I am very disappointed with your calloused treatment of infertility, as evidenced by the above description. It communicates a lack of knowledge, understanding and empathy for the plight of the millions of couples in this country alone who struggle with infertility.

Did you know that the stress infertility places on a family is akin to the stress experienced by cancer patients and their families? Do you know that the emotional process is similar to the grief experienced when a spouse dies? I think that if you did know these things, you'd never host a show designed to tell infertile women to "get over it."

Infertile people often struggle to find where they fit in this world. It's perfectly acceptable to be childless by choice, but for those of us who long for children, everywhere we look there are reminders of what we can't have. Disneyworld recently banned young children from one of its 98 restaurants. There was a public outcry that such a move was violating the "family friendly" goal of Walt Disney. In their ignorance, these people were essentially communicating that a "family" is strictly defined by having children. Subtle prejudices like this are prevalent throughout society. The American Dream is to have a house, a job and 2.4 children, right? One of the griefs of infertile people is finding where to fit when we lose our dream.

A show presented like yours will do nothing but harm and ostracize the infertile women watching. It's evident from Ms. Banks' public activism about body image, eating disorders and self esteem that she is passionate about the global community of women so I can only think that this problem has been created out of ignorance, not malice.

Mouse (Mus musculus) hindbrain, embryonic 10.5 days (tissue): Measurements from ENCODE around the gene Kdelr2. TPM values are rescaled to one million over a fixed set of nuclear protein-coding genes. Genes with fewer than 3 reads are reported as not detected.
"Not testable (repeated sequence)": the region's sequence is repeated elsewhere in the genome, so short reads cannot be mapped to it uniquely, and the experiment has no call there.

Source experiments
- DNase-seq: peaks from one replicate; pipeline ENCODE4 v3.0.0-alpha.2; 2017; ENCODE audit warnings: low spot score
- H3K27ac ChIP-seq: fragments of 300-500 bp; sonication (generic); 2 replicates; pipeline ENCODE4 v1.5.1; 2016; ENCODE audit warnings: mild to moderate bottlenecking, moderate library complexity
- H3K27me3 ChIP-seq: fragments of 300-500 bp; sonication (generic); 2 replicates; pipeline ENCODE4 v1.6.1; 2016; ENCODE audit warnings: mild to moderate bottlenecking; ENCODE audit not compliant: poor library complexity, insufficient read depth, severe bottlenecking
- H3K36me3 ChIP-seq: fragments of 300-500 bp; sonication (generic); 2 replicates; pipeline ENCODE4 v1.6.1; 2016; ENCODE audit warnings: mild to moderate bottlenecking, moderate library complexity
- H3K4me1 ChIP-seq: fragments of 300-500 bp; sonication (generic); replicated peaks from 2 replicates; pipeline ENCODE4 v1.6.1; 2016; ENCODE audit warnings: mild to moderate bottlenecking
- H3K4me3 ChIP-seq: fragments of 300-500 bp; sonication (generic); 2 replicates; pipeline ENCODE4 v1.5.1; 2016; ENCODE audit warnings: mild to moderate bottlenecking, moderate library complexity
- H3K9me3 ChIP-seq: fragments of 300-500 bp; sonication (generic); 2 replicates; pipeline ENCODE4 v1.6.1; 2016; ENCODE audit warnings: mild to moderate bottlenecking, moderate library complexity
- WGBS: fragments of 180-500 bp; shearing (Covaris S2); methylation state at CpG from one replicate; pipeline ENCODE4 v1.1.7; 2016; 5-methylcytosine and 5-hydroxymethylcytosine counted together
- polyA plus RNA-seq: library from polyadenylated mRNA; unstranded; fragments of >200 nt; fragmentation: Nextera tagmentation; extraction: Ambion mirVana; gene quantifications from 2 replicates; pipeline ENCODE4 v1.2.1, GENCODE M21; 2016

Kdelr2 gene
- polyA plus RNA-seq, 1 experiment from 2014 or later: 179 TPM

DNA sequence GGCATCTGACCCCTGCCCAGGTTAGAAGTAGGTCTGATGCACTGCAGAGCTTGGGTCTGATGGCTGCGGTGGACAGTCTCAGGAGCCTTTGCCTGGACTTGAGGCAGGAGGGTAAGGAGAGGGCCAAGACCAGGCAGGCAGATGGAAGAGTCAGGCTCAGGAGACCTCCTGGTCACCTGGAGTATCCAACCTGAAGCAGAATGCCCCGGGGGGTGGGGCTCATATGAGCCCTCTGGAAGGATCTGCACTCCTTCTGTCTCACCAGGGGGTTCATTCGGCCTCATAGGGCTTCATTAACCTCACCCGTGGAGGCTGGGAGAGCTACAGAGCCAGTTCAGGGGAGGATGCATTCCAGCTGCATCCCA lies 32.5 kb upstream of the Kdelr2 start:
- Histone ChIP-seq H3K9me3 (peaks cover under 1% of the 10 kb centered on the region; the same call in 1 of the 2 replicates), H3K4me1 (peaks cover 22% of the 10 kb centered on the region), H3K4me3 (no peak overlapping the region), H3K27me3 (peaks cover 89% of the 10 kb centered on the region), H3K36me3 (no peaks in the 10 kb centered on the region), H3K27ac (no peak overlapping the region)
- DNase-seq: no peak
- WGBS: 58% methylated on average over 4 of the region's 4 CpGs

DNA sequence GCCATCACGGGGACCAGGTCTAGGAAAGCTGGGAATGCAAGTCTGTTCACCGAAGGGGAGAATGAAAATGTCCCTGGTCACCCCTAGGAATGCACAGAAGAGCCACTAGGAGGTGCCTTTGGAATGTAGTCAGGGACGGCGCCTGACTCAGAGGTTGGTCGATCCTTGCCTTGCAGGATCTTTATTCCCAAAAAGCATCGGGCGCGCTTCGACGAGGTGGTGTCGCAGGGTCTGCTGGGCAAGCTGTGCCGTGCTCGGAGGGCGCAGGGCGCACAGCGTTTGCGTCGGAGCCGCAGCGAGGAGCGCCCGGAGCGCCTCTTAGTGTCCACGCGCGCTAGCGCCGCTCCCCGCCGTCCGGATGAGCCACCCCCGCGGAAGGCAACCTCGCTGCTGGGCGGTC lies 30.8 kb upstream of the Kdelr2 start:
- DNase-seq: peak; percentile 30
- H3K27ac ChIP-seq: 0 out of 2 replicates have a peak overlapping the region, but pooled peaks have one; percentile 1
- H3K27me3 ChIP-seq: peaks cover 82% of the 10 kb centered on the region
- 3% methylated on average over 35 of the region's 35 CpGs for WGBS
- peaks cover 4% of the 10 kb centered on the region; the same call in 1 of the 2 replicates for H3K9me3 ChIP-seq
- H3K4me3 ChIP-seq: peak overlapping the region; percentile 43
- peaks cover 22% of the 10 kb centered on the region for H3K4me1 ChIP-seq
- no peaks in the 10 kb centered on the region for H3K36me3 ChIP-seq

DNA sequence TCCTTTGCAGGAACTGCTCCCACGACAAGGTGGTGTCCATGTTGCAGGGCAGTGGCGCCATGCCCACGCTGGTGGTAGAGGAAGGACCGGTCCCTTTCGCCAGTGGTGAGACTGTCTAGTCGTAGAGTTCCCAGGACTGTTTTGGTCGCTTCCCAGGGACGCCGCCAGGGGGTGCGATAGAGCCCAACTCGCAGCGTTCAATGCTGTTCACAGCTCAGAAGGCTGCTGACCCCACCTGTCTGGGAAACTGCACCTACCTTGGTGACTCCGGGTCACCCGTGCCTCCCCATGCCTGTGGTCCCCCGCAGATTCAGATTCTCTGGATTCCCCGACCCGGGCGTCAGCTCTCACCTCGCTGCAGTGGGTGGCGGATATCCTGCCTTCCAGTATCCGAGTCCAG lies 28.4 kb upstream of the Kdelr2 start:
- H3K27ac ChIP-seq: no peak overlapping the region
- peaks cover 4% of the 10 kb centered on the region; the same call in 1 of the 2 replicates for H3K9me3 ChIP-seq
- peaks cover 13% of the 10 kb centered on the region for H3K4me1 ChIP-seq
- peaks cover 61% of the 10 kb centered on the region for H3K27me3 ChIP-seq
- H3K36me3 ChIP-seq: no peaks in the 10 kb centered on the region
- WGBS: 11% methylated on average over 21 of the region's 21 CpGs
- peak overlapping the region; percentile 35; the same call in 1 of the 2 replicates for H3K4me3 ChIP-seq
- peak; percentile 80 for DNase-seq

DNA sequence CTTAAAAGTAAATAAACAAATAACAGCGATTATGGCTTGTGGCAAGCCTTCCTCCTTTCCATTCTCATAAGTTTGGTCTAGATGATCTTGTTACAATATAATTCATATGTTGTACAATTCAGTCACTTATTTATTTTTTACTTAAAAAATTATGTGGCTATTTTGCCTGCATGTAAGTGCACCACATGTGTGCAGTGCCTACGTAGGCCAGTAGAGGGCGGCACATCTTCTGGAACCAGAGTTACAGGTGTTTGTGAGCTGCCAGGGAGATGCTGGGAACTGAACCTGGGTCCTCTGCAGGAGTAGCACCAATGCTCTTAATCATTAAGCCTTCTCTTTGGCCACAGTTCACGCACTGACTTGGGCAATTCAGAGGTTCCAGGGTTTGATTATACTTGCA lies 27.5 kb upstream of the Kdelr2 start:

The suggestion that infertile people should "just adopt" is one of the most common and hurtful quips offered by well meaning people who don't know what else to say. Please allow me to share with you 6 key areas of loss experienced by infertile people:

1. Loss of control
2. Loss of individual genetic continuity
3. Loss of a jointly conceived child
4. Loss of the pregnancy and birth experiences
5. Loss of emotional gratification surrounding pregnancy and birth
6. Loss of an opportunity to nurture and parent a new generation

Adoption only fulfills one of those losses. For many, many couples, adoption brings a wonderful dynamic to their family. But for many others, adoption and surrogacy are not an option (for any number of reasons) and no amount of our fertile friends "finally [telling me I] need to stop the emotional and physical stress on [my] body and seriously consider adoption or a surrogate alternative" will change that.